Edwin Frank Hale will be 47 years old in a few weeks, so naturally he wants to accomplish something important with his life. So far, he hasn't done much, unless you consider jumping from a working-class childhood in Dundalk to ownership of a $50 million-a-year trucking and container-shipping business, ownership of the Baltimore Blast indoor soccer team, and chairmanship of Baltimore Bancorp and the Bank of Baltimore.
Now, he thinks he wants to run for governor of Maryland.
"I've always gotta make my own way," he was saying the other night, relaxing in a family room of his Timonium home, which might otherwise pass for a lodge, or Swiss chalet. "I'm like a coup waiting to happen."
He has no previous political experience, except for financially supporting other people's campaigns in large ways, but says he's been approached repeatedly since last spring by "higher-ups" in both parties to run for governor.
He's a registered Democrat, and knows that some would see him as an unregistered Don Quixote figure, or a Maryland version of Ross Perot, a businessman buying his way into the game. Plus, there's a spotty personal life that's already been run through the media.
No matter. He says he looks at those in the race and sees an echo of his own history, in which stodgy, established people write him off until he replaces them.
"My whole life," he was saying the other night, peering through enormous picture windows to a wooded expanse behind his home, "people have looked at me and said, 'Wrong side of the tracks.' And the more they said it, the more it got my adrenalin going."
Who could figure such a history? Grew up in a family of seven in a two-bedroom house in the Edgemere-Dundalk area. Dad was a splicer for the gas and electric company, mother a housewife. They still live there, refusing their son's offers of fancier digs.
Ed went to Sparrows Point High, "a little weasel kid, innocuous. A dork. I was 5-5, 135 pounds. Not much of a student." Went to Essex Community College, then joined the Air Force. Played some tennis in the service, got to see a few country clubs, his first taste of the good life.
Got out, went to work for a trailer-rental firm in Jersey. Boss liked him, gave him a small piece of the business. Tripled his salary to $18,000. Pretty good money for 1969. Boss sold the business. In '74, Hale started his own company here, renting trailers.
"Just dumb luck," he says now. For $170,000 of borrowed money, bought run-down property at Boston and Clinton streets in '76, back when nobody was developing anything on the Canton waterfront. Says he liked the view of Fort McHenry across the water. Sold the property six years later. For $2.3 million. He was 30.
Walked out of the bank thinking, "How could this be happening?" Took the money and flew to Louisiana, started a barge services business, transporting huge machinery by water. Barge business took off, merged it with the trucking, now has Hale Intermodal Transport Co. offices in 11 cities. Meanwhile, bought the Blast indoor soccer team before league troubles ended the association.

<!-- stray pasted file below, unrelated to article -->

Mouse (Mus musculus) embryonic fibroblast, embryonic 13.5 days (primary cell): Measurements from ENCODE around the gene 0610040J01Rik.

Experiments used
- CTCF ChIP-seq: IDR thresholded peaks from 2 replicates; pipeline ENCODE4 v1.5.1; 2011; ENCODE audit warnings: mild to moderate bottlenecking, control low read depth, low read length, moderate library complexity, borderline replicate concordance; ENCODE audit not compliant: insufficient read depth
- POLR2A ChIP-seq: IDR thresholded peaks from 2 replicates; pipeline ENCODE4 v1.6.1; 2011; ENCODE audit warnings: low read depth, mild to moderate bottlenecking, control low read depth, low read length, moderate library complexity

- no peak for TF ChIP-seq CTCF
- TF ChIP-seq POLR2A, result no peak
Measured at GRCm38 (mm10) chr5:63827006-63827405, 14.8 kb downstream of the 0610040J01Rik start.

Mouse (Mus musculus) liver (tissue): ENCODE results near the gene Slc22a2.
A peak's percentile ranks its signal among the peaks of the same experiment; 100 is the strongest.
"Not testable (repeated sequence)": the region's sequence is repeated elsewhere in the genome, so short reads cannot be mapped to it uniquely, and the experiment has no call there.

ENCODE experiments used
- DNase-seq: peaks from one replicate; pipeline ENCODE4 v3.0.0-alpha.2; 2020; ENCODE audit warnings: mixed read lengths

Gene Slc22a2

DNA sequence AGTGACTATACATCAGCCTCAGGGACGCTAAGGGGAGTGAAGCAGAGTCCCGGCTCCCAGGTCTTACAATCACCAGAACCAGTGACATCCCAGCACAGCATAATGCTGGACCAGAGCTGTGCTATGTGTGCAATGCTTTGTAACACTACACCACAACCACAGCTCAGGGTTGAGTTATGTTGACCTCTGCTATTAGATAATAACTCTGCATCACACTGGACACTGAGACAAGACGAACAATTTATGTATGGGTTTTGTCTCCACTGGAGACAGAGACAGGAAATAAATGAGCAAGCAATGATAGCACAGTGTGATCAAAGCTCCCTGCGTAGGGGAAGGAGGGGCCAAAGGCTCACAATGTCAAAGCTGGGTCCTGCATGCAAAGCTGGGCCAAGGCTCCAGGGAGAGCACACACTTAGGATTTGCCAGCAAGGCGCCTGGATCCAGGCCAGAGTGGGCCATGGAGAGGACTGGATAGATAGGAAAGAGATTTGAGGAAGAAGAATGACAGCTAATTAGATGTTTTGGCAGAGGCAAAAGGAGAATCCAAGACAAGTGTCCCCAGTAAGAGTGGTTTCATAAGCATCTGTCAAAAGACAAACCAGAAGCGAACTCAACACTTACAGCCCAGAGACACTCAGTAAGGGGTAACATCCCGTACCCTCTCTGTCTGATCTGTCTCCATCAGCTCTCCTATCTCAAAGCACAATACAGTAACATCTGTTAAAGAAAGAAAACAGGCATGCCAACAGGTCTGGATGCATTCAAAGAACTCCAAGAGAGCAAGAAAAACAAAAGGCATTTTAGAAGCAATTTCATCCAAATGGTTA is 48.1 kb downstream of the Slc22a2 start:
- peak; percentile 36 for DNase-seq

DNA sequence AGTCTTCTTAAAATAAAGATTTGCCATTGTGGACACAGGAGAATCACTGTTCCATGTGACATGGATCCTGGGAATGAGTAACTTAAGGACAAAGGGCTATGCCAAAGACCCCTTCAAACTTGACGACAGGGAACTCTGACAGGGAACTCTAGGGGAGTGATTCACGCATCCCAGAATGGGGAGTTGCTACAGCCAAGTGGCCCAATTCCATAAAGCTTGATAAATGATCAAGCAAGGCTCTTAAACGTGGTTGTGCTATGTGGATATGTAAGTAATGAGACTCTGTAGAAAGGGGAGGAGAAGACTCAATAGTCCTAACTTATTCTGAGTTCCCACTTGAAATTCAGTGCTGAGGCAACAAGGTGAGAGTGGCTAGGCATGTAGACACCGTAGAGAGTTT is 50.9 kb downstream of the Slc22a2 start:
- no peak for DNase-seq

Two years ago, led a successful shareholders revolt at the staggering Baltimore Bancorp, took the place over and, professionals say, has brought strength and stability back to the company and its subsidiary, the Bank of Baltimore.
"Simple," he says. "I brought in very smart people. The feds were ready to close it down, which would have cost 1,200 jobs. Their attitude to me was, 'What makes you qualified to take over? You're a trucker.' I felt I was being insulted. I said, 'I'd like to know where you people were when this place was falling apart.' All we've done since then is one of the greatest turnarounds in banking history."
Along the way, he's had some personal troubles which found their way into print: a messy divorce, in which he was hit with the largest settlement ($6.8 million) in Maryland history. Lived with a woman, had two children. Hale and the woman went their separate ways, though the girls stay with Hale regularly, and he supports them financially. Son from his first marriage helps run the transport business. Five months ago, Hale married a second time.
Last April, started getting overtures from political pros who didn't like any of the current candidates for governor. Talks about approaching government in businesslike way, downsizing, privatizing, stop hoping for dried-up federal help. Sound like Perot?
"I'm no Perot," he says, "but you need somebody with business sense. Who wants another career politician in there? To say you're a career politician today is an indictment. This is just an effort to help the state. Mid-life crisis? Nah, I had that when I took over the Blast, and the bank."
He says he needs a few months to think things over, but sounds as if he's leaning toward running. In a week in which other contenders held major fund-raisers, he shrugs his shoulders. Money's no problem, he says. He could pay for the whole campaign himself, if necessary.
That's quite a mouthful from a working-class kid from Dundalk.